A leading spokesperson on the dangers of genetically modified foods, Jeffrey Smith, offered an update on GMO foods, and their connection to health problems and disorders. He reported that we're currently in 'Non-GMO Month,' an outreach campaign to raise awareness about GMO issues, and encourage shoppers to make non-GMO food choices. Smith is one of the organizers of the GMO Summit, a free informational broadcast, featuring a panel of experts, researchers and activists taking place October 25-27, 2013. He noted that while Proposition 37, which would have required labeling of all foods containing GMOs was defeated in California, a similar ballot measure next month in Washington state has better prospects.
There are two major traits to GMOs-- they create their own toxic insecticide (BT) in corn and cotton, and (found in far more crops) they don't die if sprayed with an pesticide like Roundup. "Now, if we just look at the characteristics of these two toxins which are in the US diet, that could explain the gastrointestinal problems that people have," he pointed out. Smith suggested that the explosion of gluten sensitivity, and related disorders could be connected to consumption of genetically engineered foods. More here.
In the latter half, author and former submarine Captain in the British Navy, Gavin Menzies, shared his latest discoveries about who discovered North America, and how amazing journeys of the Chinese pre-dated Columbus. Columbus sailed from Spain using a map that was received from China in 1434 which accurately showed the placement of the Americas, and he was not on a discovery mission, but acting as an administrator on behalf of the King of Spain, Menzies argued. There have been constant voyages to the Americas dating as far back as 40,000 BC from Asia and the Eastern Mediterranean, he continued, adding that simple ships from southeast Asia and China took advantage of the currents. As evidence, he cited how human remains were found in a bog in Florida dating back as far as 9,000 years, and they had DNA that comes from eastern Mediterranean people.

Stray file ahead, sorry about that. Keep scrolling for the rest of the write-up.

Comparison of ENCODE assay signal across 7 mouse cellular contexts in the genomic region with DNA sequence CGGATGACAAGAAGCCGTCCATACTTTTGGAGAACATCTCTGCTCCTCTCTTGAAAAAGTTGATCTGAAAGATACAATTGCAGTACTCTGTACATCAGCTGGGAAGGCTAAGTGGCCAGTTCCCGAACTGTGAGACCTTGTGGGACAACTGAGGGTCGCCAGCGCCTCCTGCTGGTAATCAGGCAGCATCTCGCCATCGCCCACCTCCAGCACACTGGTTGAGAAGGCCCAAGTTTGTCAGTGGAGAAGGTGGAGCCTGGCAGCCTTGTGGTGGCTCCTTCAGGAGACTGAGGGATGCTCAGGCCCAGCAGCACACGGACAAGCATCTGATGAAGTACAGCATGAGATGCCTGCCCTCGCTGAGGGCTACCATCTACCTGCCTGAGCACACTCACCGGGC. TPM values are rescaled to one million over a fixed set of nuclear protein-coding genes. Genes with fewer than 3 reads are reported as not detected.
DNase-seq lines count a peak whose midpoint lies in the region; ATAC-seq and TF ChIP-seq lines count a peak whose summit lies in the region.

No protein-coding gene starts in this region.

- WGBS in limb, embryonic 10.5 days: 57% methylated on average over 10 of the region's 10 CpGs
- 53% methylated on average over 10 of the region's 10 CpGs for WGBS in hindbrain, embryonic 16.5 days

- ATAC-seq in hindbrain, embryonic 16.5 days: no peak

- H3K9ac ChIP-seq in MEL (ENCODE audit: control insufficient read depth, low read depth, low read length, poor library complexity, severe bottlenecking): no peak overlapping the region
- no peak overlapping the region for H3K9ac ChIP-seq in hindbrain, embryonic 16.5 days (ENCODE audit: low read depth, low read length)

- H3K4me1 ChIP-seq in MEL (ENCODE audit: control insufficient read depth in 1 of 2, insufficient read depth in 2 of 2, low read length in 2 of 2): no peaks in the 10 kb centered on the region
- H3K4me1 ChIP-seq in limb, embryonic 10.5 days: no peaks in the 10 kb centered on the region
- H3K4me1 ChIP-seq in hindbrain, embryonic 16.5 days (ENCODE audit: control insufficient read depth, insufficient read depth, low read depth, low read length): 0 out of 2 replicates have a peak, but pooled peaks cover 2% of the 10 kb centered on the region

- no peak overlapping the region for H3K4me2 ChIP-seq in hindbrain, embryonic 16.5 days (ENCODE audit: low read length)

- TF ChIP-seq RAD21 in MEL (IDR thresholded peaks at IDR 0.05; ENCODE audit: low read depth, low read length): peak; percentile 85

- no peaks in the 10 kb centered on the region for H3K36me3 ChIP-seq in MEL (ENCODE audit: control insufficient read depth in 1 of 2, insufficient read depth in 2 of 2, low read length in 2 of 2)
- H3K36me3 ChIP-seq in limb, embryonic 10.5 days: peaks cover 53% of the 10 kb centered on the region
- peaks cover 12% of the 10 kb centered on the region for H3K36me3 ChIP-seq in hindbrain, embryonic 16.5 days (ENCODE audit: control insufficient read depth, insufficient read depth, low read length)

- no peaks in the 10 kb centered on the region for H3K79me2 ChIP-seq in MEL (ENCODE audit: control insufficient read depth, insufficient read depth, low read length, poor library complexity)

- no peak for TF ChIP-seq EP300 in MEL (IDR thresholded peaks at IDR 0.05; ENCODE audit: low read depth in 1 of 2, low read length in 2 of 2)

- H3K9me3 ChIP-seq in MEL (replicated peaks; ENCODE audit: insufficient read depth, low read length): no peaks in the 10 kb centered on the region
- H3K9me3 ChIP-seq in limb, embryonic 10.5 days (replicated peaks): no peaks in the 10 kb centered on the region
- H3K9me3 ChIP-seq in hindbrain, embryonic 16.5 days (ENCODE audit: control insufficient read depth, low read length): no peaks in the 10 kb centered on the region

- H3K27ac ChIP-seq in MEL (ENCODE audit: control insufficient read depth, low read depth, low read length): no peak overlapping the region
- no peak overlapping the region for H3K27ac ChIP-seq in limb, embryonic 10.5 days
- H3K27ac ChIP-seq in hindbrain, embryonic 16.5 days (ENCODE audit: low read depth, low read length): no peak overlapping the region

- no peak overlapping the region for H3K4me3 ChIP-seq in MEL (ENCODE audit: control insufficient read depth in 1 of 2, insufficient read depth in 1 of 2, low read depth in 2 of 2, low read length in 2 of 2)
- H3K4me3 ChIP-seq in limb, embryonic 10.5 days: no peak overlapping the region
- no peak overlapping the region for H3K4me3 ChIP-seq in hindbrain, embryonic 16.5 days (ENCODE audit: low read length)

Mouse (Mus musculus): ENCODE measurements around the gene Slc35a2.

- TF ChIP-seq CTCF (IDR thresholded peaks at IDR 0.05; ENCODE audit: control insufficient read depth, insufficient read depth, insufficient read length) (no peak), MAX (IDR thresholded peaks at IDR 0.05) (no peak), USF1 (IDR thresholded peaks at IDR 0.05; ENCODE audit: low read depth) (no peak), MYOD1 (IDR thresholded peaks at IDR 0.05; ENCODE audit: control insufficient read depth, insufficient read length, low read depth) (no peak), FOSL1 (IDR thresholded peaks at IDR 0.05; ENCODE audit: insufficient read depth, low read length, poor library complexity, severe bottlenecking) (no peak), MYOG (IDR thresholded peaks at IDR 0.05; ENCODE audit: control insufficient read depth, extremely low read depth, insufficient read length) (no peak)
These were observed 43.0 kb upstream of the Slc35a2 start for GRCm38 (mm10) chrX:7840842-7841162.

There were some 6,000 voyages between the Americas and Asia, and many plants and foods indigenous to the Americas were brought back to Asia, he said. Between 1405 and 1424, Admiral Zheng He made continuous voyages to the Americas, but toward the end of that period the Chinese Emperor overextended their country's resources, and all further sea voyages were curtailed, Menzies detailed.